Miskatonic University Press

Access 2009, Thursday #2: Richard Akerman - Will We Command Our Data?


Richard Akerman blogs at Science Library Pad. Peter Zimmerman blogged this talk too.

My notes from his Access 2009 talk:

Talking about data. Storage has gotten incredbly amazing. Can store huge amounts of data on tiny spaces. Data floating around in the cloud doesn't seem real, but it is, and it takes a lot of energy and hardware to store it: electricity, air conditioning, etc. Carbon emissions.

Four sources of data: research data, government data, library data, personal data.

Research data: lots done about storing it, giving access to it.

Government data: has really opened up in the last year.

Library data: in catalogues, access logs, id.loc.gov, etc.

Personal data: easy to share your GPSed location, all other personal data, on line.

Everything about sharing data is getting easier: the value of it (more can be done with it by others), the ease of it, and the level of it.

OECD agreed: data from publicy-funded research should be released to the public. One reason this isn't controversial is that publishers aren't in, were never in, the business of publishing data. So data is an easy way to get into open access.

Toronto statement on prepublication data sharing: http://www.nature.com/nature/journal/v461/n7261/full/461168a.html

Open up the data before any papers based on it come out. Say, I'm going to write about this, but go ahead and use this data however you want.

In libraries: Berkeley Accord (March 2008). Basic rights to access to data in library systems. All vendors but one signed on (Innovative Interfaces)? Though how well have they implemented?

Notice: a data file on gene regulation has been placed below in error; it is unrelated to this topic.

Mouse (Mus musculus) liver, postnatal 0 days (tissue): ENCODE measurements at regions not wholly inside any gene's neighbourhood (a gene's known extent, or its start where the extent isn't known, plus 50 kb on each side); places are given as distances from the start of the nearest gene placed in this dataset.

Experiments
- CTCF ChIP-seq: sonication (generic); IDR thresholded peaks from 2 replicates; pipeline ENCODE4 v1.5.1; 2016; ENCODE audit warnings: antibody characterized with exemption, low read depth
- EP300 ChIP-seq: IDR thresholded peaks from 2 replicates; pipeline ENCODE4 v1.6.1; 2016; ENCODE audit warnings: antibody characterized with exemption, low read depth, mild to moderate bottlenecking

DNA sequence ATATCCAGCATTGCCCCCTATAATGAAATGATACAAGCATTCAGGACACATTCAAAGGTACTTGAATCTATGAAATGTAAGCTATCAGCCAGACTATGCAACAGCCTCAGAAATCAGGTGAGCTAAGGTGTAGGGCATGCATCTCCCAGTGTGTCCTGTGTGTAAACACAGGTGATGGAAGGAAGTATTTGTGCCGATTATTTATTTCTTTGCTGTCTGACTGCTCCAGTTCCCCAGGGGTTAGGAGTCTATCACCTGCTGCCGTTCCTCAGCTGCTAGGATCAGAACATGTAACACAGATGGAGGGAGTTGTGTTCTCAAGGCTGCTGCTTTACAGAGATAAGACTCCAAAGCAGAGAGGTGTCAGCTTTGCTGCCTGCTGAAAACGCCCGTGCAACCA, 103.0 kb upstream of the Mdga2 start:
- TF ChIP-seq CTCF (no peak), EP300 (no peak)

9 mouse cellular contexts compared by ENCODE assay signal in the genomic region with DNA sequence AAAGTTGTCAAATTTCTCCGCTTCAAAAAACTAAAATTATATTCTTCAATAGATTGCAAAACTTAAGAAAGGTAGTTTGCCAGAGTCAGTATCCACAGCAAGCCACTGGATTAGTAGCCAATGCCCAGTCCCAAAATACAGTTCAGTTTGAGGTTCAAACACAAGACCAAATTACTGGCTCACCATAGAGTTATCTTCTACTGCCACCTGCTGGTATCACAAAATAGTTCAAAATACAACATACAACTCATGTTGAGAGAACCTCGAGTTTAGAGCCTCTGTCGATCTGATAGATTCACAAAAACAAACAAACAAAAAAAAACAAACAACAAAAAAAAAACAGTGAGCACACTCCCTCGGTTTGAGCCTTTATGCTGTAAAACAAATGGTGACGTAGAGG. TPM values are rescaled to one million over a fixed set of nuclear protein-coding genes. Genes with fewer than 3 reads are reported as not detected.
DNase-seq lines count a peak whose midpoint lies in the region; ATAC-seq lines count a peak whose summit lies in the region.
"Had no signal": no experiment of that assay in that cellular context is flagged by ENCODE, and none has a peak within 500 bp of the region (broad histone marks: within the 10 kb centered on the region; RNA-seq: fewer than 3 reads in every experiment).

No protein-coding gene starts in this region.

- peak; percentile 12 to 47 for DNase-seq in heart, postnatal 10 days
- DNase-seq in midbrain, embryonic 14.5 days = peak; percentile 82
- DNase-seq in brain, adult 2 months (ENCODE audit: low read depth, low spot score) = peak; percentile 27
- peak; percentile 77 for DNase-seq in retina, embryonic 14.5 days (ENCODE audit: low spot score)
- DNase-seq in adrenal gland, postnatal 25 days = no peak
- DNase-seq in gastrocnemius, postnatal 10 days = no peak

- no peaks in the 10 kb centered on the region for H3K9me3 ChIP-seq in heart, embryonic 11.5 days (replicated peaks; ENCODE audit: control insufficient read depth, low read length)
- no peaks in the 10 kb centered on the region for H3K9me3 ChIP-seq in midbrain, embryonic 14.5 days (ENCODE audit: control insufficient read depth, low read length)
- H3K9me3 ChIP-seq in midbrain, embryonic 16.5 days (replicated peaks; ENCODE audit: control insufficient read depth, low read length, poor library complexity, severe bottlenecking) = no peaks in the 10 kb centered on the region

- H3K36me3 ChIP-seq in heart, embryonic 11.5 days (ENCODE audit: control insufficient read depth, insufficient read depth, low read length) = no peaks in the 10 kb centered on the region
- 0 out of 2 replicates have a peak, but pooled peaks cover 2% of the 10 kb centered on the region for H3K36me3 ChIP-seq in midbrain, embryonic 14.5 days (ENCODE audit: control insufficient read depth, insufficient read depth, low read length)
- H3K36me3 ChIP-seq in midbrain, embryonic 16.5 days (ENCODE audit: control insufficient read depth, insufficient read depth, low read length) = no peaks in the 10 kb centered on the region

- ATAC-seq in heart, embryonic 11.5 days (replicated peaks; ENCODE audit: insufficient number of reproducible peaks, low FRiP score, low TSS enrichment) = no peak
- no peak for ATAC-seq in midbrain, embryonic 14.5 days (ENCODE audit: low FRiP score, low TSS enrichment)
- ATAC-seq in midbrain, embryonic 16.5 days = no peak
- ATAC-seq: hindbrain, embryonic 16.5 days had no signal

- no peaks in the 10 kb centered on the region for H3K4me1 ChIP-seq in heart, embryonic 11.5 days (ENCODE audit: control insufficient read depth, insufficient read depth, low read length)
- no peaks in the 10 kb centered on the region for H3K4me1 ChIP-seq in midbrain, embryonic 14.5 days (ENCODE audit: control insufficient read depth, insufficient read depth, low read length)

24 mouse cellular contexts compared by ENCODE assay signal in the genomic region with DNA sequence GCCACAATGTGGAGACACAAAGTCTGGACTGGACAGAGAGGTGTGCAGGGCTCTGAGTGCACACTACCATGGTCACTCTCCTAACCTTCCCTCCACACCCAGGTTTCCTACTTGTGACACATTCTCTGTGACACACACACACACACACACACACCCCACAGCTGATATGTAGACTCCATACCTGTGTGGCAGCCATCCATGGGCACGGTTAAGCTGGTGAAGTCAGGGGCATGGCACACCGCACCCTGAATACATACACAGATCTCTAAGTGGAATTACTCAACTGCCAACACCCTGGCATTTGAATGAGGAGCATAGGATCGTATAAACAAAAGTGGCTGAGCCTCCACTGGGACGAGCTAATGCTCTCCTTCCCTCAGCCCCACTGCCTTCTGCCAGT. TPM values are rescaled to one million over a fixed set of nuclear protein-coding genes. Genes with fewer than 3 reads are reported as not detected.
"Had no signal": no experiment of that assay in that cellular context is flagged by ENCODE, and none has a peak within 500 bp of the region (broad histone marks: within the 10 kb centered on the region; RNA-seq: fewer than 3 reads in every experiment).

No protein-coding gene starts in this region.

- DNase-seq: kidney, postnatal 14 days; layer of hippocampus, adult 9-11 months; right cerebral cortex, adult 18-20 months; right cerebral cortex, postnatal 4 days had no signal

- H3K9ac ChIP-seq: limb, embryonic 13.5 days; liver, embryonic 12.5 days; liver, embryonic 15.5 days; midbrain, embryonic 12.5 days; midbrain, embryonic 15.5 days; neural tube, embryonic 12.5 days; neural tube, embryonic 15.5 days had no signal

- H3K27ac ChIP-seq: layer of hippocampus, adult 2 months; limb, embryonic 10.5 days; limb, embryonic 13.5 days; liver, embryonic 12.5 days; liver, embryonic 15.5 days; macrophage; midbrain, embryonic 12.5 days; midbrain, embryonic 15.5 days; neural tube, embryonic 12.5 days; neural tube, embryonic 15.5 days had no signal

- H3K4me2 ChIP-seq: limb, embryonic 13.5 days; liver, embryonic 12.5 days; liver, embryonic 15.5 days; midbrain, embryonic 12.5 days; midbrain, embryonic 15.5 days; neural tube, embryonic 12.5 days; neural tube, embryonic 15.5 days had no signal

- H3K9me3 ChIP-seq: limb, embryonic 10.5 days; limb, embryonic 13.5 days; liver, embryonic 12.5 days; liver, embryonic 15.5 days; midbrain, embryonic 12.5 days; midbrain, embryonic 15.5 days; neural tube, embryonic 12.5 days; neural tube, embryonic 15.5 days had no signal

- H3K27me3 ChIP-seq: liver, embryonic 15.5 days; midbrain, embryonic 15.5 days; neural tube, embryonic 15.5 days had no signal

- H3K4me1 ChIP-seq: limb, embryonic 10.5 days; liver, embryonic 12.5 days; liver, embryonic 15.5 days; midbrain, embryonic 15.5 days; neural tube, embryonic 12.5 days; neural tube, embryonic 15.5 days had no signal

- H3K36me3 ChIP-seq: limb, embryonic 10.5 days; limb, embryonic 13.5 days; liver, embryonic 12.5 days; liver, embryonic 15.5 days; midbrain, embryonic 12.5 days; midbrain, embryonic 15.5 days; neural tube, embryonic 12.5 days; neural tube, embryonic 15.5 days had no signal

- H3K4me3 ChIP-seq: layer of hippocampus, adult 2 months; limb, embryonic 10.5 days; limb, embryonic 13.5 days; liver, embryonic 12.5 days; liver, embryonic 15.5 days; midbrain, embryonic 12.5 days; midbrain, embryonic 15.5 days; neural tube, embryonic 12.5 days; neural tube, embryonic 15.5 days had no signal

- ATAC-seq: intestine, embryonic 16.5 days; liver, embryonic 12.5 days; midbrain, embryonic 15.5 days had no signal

Personal data. WIRED cover feature "Living By Numbers" and personal data tracking (July 2009).

Why libraries? Advocates, exemplars, experts.

If lots of data is made available, how is it made findable? Need solid metadata and classification to make it easy for people to find, otherwise it's just a big mess of numbers.

http://datacite.org/ DOIs for data

NRC/CISTI: Gateway to Scientific Data Sets http://cisti-icist.nrc-cnrc.gc.ca/eng/services/cisti/scientific-data/data-sets/

Crown copyright in Canada makes it hard to give away government data (which is another example of how stupid it is), but this project is on: GeoGratis: http://geogratis.cgdi.gc.ca/

How can libraries connect to their patrons?

  • LibraryThing's free covers
  • Open Library
  • Talis Connected Commons
  • id.loc.gov

APIs vs raw data. APIs: always serves up latest data, control over access, tracking/stats, complex functionality. Raw data: unconstrained access, not limited by API, no metadata

Book about recording of personal data: http://totalrecallbook.com/.